The virtuous marketplace : women and men, money and politics in Paris, 1830-1870 /
Victoria E. Thompson.
Baltimore : Johns Hopkins University Press, 2000.
viii, 229 p. : ill. ; 24 cm.
0801864143 (alk. paper)
More Details
Baltimore : Johns Hopkins University Press, 2000.
0801864143 (alk. paper)
catalogue key
Includes bibliographical references and index.
A Look Inside
About the Author
Author Affiliation
Victoria E. Thompson is an assistant professor of history at Arizona State University.
Review Quotes
"Provides us with one very interesting and useful model of how cultural history can be done without losing all ties to the concreteness and specificity that social history, in its limited way, opened up."--William M. Reddy, H-France
"The Virtuous Marketplace is an in-depth examination of how the bourgeoisie used gender and class in the nineteenth century to redefine which types of economic activities were honorable and which types were not. Thompson's argument should be considered by all who work on questions of gender and economic change in the modern period." -- Montserrat Miller, Journal of Social History
"The Virtuous Marketplace makes a welcome contribution to historical gender studies with a complex approach to social history. It offers a new perspective on gender and markets that will prove useful to social historians and literary scholars alike." -- Aimée Boutin, French Review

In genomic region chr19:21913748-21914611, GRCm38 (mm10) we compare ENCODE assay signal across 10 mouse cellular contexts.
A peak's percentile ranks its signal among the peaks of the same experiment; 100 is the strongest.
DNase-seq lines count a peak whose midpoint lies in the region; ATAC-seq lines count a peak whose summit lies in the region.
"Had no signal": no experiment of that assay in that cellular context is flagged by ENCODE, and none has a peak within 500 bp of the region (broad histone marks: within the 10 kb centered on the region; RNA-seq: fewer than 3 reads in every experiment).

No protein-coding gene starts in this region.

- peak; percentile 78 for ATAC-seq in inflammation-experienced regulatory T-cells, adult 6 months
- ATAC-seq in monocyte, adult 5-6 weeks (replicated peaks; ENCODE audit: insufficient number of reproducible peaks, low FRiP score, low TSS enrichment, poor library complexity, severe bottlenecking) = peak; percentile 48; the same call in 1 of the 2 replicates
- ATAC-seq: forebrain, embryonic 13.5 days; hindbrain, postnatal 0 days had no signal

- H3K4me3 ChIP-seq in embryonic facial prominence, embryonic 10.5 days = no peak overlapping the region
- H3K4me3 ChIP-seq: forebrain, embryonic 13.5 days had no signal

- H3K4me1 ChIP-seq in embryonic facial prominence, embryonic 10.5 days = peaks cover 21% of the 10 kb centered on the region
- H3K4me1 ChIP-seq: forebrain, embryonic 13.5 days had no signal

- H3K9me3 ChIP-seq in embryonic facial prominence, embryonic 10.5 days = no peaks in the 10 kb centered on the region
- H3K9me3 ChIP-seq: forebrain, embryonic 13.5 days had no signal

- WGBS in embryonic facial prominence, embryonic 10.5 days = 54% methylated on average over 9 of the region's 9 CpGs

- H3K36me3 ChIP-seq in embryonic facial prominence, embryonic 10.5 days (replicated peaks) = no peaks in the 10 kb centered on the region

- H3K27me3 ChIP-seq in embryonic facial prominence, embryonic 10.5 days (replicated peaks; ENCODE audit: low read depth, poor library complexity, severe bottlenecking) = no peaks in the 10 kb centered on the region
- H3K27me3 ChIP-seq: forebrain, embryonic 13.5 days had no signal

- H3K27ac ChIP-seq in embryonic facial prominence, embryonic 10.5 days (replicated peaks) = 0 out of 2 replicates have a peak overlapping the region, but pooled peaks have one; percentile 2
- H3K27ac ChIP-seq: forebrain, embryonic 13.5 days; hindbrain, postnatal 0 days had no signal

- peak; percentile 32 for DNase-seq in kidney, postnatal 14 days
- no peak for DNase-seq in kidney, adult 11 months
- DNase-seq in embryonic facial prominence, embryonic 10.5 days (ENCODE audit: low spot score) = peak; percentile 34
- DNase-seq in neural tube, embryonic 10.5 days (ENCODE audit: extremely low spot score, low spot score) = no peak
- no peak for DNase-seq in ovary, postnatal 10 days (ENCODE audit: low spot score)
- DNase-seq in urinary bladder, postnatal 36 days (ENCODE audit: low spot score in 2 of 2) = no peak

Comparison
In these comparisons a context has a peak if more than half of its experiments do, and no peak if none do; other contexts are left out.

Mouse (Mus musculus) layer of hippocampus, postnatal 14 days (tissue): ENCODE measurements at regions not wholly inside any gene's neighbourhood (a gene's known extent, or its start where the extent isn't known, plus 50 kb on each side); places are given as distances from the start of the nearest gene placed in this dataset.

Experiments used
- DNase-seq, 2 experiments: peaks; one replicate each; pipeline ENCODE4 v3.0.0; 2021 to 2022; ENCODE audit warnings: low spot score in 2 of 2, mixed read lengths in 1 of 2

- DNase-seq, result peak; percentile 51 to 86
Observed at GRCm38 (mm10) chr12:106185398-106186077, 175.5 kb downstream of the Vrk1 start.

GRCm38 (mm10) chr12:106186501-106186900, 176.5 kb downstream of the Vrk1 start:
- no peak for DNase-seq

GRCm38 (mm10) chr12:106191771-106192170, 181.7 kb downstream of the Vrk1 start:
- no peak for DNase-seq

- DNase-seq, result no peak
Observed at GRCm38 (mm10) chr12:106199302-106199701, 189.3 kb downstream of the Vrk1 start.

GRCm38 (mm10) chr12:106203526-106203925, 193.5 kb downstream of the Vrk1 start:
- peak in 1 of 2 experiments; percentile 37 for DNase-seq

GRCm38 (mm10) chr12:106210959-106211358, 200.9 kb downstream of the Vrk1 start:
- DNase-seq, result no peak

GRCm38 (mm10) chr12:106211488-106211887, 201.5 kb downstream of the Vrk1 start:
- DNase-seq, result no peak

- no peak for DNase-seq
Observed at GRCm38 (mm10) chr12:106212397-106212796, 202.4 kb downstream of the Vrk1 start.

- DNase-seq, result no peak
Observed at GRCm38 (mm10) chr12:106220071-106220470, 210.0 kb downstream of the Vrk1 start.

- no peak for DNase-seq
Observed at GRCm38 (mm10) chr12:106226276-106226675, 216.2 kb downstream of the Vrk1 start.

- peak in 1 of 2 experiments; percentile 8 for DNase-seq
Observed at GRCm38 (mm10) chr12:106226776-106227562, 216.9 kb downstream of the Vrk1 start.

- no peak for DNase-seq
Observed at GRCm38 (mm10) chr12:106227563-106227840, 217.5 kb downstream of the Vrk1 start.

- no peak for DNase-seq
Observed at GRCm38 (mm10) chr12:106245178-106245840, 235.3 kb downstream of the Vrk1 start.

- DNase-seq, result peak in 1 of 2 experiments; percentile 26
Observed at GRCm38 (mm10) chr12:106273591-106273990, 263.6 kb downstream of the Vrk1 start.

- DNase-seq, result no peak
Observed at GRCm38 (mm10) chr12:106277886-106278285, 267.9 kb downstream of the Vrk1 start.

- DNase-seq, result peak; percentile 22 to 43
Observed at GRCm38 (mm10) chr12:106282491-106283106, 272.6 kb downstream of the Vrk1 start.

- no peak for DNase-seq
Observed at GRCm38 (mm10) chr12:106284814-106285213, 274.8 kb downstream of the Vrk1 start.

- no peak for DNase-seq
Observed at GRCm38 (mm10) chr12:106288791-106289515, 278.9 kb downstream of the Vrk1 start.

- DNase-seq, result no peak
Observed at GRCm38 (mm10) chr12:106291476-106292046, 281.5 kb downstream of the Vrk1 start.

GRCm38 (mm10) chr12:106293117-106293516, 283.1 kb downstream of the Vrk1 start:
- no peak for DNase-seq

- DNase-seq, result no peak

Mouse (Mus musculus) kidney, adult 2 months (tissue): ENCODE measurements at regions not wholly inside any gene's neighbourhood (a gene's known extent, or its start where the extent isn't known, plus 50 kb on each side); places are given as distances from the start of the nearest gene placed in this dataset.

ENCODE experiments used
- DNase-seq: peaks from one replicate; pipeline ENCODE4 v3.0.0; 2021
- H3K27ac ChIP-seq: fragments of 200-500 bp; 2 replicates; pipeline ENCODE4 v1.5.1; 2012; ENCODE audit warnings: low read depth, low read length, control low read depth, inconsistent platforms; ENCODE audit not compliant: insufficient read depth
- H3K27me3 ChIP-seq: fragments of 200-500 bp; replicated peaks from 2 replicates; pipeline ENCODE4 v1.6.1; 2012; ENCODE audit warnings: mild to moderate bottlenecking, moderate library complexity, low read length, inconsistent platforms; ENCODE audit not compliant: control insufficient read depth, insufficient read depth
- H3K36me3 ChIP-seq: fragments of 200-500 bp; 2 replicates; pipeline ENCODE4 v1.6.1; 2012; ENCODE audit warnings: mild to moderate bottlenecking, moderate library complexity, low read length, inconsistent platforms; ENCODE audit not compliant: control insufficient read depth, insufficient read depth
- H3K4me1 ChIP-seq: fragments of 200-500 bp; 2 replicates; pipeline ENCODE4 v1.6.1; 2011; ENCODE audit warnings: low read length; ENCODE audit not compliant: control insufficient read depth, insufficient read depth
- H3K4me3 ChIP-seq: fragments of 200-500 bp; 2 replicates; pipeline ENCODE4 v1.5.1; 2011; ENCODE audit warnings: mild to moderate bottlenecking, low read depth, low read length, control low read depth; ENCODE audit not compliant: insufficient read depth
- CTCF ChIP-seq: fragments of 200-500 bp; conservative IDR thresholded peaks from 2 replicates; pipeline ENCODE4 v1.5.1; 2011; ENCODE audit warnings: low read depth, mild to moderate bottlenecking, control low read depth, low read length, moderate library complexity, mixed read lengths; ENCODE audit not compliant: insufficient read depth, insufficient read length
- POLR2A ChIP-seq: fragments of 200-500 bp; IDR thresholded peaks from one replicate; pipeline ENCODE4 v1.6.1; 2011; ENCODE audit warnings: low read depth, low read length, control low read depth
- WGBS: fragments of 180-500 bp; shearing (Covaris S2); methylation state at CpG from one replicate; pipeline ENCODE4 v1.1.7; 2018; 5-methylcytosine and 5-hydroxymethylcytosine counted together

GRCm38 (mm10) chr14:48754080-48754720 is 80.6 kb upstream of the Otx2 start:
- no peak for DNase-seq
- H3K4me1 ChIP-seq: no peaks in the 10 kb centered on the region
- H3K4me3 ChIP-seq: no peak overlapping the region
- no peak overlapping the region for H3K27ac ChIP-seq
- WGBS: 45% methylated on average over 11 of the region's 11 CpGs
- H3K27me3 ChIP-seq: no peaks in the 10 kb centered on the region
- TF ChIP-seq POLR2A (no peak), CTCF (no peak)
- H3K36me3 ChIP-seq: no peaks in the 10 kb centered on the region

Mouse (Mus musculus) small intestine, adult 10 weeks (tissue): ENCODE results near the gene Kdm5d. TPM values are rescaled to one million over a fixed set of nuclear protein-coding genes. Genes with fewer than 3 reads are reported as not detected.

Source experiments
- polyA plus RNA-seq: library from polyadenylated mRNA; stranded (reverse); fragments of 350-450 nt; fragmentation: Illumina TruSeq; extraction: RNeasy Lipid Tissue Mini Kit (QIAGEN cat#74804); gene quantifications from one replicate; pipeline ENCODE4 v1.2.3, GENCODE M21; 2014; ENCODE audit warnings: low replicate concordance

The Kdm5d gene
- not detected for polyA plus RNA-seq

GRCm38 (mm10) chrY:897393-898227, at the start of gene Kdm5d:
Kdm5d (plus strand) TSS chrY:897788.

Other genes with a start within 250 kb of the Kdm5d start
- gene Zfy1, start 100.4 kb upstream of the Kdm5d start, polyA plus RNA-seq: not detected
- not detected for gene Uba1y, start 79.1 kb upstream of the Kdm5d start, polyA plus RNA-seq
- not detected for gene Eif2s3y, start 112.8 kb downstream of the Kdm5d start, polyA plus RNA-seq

"The Virtuous Marketplace offers fresh and compelling insights into the market's role in forging new definitions of femininity and masculinity as well as into the uses of gender in France's difficult assimilation to market society." -- Lisa Tiersten, Nineteenth-Century French Studies
"Breaks new ground in the study of gender and the marketplace and will be at the forefront of modern French history. It will also have a broad impact beyond the study of France to an understanding of the cultural history of markets in Western Europe and the relationship of gender concepts to the development of the market economy."--Rachel G. Fuchs, author of Poor and Pregnant in Paris: Strategies for Survival in the Nineteenth Century
This item was reviewed in:
Reference & Research Book News, May 2001
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Main Description
In late-eighteenth-century France, the "free market" was hailed as a powerful alternative to absolutism. But by the 1830s, social upheaval caused by repeated revolution and by industrialization led many to call this model into question. Associating freedom with licentiousness and individualism with selfishness, these French critics of the free market developed an alternative model, in which freedom was replaced with self-control and individualism with selflessness. In The Virtuous Marketplace Victoria Thompson explores how this process developed, paying special attention to the changing roles of women in the markets of mid-nineteenth-century Paris. She shows how French women, whose dual economic role as producers and consumers had previously been taken as a matter of course, became the object of a growing fear of the market as a source of social unrest. At the same time, the image of the economically dependent woman became useful to those who demanded higher pay for male "breadwinners." Ultimately, the figure of the prostitute was used to characterize the dangers of the public market, providing the basis for its regulation and for the exclusion of women from it.
Table of Contents
Acknowledgmentsp. vii
Introductionp. 1
The Free Woman female sexuality and economic libertyp. 15
Work, Wages, and Citizenship in the 1840sp. 52
Policing the Free Market gender, class, and the control of urban spacep. 86
The Lorette speculation and the social orderp. 131
Conclusionp. 170
Notesp. 179
Select Bibliography of Primary Sourcesp. 213
Indexp. 225
Table of Contents provided by Syndetics. All Rights Reserved.

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